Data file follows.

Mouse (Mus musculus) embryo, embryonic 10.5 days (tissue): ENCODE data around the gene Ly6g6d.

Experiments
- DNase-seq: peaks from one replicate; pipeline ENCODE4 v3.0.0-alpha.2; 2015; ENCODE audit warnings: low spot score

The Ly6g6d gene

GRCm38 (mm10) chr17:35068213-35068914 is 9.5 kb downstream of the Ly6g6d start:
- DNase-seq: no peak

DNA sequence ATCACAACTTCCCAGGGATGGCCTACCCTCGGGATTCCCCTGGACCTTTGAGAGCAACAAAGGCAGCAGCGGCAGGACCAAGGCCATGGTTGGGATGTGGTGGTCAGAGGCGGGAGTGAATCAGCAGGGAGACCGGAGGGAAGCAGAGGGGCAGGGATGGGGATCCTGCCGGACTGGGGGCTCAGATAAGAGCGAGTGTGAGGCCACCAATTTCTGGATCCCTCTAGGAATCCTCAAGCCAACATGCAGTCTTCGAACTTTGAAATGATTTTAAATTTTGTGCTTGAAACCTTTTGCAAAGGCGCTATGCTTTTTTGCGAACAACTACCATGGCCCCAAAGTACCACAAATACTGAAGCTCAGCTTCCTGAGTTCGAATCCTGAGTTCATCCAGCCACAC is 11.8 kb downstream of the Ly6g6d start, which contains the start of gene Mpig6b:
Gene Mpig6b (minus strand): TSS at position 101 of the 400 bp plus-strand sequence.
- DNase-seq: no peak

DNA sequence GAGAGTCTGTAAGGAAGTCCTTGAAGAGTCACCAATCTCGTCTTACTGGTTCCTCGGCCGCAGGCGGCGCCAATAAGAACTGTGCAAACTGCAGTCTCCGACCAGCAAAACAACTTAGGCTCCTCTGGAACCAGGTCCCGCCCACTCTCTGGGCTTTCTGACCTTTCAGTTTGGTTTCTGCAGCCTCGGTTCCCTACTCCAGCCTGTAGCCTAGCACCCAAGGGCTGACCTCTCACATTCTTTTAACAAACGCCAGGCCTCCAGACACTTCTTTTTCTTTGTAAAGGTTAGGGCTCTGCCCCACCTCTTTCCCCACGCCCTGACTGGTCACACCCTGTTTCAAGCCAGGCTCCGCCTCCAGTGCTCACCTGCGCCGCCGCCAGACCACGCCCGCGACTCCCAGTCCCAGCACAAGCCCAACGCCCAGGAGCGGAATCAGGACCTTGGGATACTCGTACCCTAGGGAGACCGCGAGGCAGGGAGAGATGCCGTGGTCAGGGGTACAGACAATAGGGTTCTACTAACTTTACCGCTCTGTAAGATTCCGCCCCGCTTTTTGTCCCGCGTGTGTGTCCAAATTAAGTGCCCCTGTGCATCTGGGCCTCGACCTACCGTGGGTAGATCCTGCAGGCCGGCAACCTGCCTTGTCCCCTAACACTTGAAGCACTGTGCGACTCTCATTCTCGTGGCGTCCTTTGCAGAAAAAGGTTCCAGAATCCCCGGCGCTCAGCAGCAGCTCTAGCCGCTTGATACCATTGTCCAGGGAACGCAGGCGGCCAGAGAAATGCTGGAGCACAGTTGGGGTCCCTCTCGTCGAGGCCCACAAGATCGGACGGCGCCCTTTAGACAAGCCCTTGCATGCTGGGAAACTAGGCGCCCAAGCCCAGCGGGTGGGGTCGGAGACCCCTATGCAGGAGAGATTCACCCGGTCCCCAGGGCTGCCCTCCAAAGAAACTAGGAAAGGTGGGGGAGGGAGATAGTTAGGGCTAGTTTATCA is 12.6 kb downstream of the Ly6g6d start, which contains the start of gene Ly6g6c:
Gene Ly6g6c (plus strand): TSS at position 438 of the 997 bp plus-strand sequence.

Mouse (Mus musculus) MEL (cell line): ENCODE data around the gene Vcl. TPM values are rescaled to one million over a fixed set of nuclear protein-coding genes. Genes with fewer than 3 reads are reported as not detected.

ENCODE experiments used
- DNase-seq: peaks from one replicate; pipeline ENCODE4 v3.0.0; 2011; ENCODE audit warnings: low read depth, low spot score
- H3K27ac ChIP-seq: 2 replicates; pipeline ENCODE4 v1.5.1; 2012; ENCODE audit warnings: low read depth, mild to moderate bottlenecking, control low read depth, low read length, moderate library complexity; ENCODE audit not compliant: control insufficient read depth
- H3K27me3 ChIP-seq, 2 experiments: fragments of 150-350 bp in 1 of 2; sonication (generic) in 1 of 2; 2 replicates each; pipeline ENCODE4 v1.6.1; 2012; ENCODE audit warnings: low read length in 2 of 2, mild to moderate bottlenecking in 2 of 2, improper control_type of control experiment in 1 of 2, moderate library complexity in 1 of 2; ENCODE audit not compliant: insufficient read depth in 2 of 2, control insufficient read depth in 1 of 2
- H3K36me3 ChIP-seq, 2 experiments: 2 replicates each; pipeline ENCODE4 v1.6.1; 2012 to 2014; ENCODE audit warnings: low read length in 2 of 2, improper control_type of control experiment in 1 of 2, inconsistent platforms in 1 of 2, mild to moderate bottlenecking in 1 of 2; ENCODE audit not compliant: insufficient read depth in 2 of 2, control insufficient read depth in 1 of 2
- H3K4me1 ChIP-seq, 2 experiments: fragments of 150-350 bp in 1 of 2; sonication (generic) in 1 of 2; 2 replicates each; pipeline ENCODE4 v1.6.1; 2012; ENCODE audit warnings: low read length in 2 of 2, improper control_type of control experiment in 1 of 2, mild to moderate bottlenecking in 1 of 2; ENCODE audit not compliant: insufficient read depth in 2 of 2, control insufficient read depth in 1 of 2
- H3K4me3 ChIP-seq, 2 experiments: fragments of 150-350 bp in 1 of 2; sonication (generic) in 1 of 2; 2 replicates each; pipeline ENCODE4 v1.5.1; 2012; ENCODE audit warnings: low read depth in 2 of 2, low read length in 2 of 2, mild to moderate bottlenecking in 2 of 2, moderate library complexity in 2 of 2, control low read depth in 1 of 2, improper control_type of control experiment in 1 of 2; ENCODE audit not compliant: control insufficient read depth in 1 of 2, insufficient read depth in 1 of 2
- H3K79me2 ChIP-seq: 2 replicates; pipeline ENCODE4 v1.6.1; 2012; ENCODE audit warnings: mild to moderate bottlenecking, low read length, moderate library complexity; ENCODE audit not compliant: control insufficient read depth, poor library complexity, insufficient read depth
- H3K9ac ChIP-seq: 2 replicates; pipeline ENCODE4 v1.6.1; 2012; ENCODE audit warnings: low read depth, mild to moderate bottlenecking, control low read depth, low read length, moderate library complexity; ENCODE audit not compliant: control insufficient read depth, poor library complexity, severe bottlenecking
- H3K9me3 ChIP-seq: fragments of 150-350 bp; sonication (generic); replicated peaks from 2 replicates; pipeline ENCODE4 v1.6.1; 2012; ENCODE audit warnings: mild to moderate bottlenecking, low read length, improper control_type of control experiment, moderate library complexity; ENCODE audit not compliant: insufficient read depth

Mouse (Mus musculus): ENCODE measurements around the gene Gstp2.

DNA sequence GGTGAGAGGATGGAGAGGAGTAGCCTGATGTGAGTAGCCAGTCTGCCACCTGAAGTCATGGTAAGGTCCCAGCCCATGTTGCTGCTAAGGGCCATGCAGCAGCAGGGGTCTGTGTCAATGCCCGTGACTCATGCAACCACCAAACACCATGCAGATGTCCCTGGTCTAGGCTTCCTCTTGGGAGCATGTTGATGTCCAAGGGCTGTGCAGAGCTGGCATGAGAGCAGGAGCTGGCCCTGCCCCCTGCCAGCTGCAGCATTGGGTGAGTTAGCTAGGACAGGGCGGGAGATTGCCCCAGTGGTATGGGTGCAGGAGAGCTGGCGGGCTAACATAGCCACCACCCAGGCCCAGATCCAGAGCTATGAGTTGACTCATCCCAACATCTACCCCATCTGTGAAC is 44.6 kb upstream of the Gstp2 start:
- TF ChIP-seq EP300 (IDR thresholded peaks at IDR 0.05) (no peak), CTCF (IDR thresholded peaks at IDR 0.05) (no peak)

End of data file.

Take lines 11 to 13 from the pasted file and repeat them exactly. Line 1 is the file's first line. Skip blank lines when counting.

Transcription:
Gene Ly6g6c (plus strand): TSS at position 438 of the 997 bp plus-strand sequence.

Mouse (Mus musculus) MEL (cell line): ENCODE data around the gene Vcl. TPM values are rescaled to one million over a fixed set of nuclear protein-coding genes. Genes with fewer than 3 reads are reported as not detected.

ENCODE experiments used